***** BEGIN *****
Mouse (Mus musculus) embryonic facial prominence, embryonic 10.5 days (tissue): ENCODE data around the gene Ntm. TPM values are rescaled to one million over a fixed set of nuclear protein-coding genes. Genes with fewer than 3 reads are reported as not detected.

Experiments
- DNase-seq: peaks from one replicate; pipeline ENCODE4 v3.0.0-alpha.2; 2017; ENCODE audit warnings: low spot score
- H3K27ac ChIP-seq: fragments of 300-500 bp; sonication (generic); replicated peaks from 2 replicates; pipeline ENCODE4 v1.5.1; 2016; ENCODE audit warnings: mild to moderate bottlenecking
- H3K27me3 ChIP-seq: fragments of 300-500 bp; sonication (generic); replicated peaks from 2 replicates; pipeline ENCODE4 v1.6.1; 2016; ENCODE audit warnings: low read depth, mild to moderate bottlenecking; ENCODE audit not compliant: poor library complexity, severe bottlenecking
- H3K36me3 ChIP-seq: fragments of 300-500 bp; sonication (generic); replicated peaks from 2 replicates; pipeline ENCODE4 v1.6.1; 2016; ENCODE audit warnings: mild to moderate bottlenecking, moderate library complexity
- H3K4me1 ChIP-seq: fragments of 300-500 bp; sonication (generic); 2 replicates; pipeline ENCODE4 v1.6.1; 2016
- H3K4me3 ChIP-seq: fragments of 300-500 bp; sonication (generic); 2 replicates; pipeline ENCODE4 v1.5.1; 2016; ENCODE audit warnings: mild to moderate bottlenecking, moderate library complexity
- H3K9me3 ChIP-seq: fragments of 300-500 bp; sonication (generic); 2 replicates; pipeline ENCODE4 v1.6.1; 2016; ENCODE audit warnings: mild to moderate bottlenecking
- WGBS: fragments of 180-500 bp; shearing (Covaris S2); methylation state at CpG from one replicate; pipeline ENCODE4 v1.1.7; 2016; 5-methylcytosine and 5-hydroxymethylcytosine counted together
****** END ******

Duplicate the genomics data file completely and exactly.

Mouse (Mus musculus) embryonic facial prominence, embryonic 10.5 days (tissue): ENCODE data around the gene Ntm. TPM values are rescaled to one million over a fixed set of nuclear protein-coding genes. Genes with fewer than 3 reads are reported as not detected.

Experiments
- DNase-seq: peaks from one replicate; pipeline ENCODE4 v3.0.0-alpha.2; 2017; ENCODE audit warnings: low spot score
- H3K27ac ChIP-seq: fragments of 300-500 bp; sonication (generic); replicated peaks from 2 replicates; pipeline ENCODE4 v1.5.1; 2016; ENCODE audit warnings: mild to moderate bottlenecking
- H3K27me3 ChIP-seq: fragments of 300-500 bp; sonication (generic); replicated peaks from 2 replicates; pipeline ENCODE4 v1.6.1; 2016; ENCODE audit warnings: low read depth, mild to moderate bottlenecking; ENCODE audit not compliant: poor library complexity, severe bottlenecking
- H3K36me3 ChIP-seq: fragments of 300-500 bp; sonication (generic); replicated peaks from 2 replicates; pipeline ENCODE4 v1.6.1; 2016; ENCODE audit warnings: mild to moderate bottlenecking, moderate library complexity
- H3K4me1 ChIP-seq: fragments of 300-500 bp; sonication (generic); 2 replicates; pipeline ENCODE4 v1.6.1; 2016
- H3K4me3 ChIP-seq: fragments of 300-500 bp; sonication (generic); 2 replicates; pipeline ENCODE4 v1.5.1; 2016; ENCODE audit warnings: mild to moderate bottlenecking, moderate library complexity
- H3K9me3 ChIP-seq: fragments of 300-500 bp; sonication (generic); 2 replicates; pipeline ENCODE4 v1.6.1; 2016; ENCODE audit warnings: mild to moderate bottlenecking
- WGBS: fragments of 180-500 bp; shearing (Covaris S2); methylation state at CpG from one replicate; pipeline ENCODE4 v1.1.7; 2016; 5-methylcytosine and 5-hydroxymethylcytosine counted together